Estimating population size is an essential component of understanding population ecology and plays a key role in conservation and management. Currently, a number of approaches for estimating population size incorporate some form of imperfect detection (e.g., distance sampling, capture-recapture, double sampling, etc.). There are generally considered to be three components of detection probability: probability of presence during a survey, probability of availability given presence, and probability of detection given availability; however, most sampling and analytical methods only deal with one or two of these components. We present a hierarchal model to separate these three components of detection using spatially and temporally replicated distance-sampling surveys augmented with time-to-detection data. Separation of detection components allowed density estimation for multiple population levels, including the densities of individuals available for detection, individuals present in the sampling plot, and the superpopulation of individuals that use the plot. We conducted a simulation study to test the validity of the model and applied the model to a case study of Island Scrub-jays.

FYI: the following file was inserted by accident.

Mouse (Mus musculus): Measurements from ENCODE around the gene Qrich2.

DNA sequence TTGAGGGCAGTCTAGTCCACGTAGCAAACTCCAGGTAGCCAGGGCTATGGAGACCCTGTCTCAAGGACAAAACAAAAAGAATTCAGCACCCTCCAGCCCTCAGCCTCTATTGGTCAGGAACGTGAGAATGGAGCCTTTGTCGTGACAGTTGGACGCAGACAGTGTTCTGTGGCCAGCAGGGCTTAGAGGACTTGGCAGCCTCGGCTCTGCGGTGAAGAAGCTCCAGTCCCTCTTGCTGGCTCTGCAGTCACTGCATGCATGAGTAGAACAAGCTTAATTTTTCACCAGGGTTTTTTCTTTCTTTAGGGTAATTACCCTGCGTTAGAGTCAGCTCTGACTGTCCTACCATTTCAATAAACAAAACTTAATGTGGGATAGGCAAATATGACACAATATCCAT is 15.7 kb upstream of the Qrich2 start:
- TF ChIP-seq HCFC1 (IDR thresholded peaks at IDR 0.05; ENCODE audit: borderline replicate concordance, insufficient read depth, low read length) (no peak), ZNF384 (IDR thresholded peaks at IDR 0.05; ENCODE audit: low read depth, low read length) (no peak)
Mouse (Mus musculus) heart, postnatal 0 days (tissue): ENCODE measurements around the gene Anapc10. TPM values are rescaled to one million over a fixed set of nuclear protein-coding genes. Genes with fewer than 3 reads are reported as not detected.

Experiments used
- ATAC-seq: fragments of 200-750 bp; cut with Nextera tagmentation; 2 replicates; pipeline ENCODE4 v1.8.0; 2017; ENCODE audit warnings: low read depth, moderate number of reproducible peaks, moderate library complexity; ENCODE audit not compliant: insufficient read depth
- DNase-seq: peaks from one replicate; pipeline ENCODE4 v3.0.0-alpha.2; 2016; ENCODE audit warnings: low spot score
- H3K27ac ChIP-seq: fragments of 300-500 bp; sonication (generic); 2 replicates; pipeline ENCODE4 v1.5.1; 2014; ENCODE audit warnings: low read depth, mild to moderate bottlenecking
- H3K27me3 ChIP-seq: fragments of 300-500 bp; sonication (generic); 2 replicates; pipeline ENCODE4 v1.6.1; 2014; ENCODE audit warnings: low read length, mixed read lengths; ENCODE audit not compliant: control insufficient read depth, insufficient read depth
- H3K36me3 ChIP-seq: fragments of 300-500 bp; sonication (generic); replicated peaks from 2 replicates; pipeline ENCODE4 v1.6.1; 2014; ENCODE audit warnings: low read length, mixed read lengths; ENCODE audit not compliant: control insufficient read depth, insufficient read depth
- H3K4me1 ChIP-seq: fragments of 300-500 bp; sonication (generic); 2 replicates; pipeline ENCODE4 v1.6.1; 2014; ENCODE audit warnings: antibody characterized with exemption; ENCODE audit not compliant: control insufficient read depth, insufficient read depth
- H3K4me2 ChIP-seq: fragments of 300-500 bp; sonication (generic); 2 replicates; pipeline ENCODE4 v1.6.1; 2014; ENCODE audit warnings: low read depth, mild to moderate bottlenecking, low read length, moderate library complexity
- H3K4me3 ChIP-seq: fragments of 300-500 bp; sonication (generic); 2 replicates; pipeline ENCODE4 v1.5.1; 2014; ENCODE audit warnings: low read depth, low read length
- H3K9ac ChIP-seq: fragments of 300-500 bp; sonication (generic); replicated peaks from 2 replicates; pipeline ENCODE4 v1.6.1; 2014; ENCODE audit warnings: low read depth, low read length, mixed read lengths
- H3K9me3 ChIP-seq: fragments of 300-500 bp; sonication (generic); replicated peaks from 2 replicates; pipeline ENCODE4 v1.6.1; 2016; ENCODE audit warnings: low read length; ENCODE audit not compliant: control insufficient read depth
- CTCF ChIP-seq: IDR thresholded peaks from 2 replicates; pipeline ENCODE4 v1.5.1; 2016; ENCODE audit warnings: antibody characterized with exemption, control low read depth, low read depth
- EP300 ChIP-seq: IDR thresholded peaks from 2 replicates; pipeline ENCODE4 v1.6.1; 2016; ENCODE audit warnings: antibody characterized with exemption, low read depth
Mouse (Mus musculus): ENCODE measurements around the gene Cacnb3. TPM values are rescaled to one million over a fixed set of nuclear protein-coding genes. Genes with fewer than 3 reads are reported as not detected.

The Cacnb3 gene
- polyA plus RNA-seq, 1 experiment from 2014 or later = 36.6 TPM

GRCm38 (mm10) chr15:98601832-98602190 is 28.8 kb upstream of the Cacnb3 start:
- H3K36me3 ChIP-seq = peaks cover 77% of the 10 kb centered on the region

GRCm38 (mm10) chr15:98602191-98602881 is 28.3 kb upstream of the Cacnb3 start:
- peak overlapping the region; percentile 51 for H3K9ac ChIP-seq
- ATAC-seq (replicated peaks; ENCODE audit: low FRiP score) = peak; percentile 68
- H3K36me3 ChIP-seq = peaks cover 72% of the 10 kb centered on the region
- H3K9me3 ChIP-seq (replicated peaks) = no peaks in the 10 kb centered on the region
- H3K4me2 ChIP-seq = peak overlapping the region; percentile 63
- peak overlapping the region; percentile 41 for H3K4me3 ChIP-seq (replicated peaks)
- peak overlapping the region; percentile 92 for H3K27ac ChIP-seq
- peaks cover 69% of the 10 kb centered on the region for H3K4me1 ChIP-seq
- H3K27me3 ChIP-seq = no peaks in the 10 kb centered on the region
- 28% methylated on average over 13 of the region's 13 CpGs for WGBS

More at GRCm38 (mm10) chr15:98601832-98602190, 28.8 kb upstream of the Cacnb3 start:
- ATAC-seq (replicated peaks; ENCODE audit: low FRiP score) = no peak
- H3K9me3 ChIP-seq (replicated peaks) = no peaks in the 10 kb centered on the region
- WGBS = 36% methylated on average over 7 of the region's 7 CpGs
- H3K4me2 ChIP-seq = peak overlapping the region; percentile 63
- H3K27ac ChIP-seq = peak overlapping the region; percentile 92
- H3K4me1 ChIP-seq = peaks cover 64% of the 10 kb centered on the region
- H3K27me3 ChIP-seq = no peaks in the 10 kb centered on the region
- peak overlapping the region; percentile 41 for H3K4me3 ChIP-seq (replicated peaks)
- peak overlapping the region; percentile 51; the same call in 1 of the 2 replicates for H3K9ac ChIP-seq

Simulation results indicated <4% relative bias of density estimates for the available and present populations when detection, presence, and availability were as low as 0.25, 0.75, 0.75, respectively. Superpopulation density estimates were more variable with relative bias >9% and accurate estimation often requiring detection probability >0.50. In the case study on Island Scrub-jays, the resulting median probabilities of presence, availability, and detection were 0.75, 0.92, and 0.26, respectively. Density estimates for available and present individuals were relatively similar (0.85-0.95 individuals/ha) due to high probability of availability. Superpopulation density was noticeably higher (1.09 individuals/ha), indicating a lack of geographical closure between surveys. Density estimates from the full hierarchical model were similar to reduced models that used only one or two of the sampling protocols, but reduced models only estimated a subset of densities.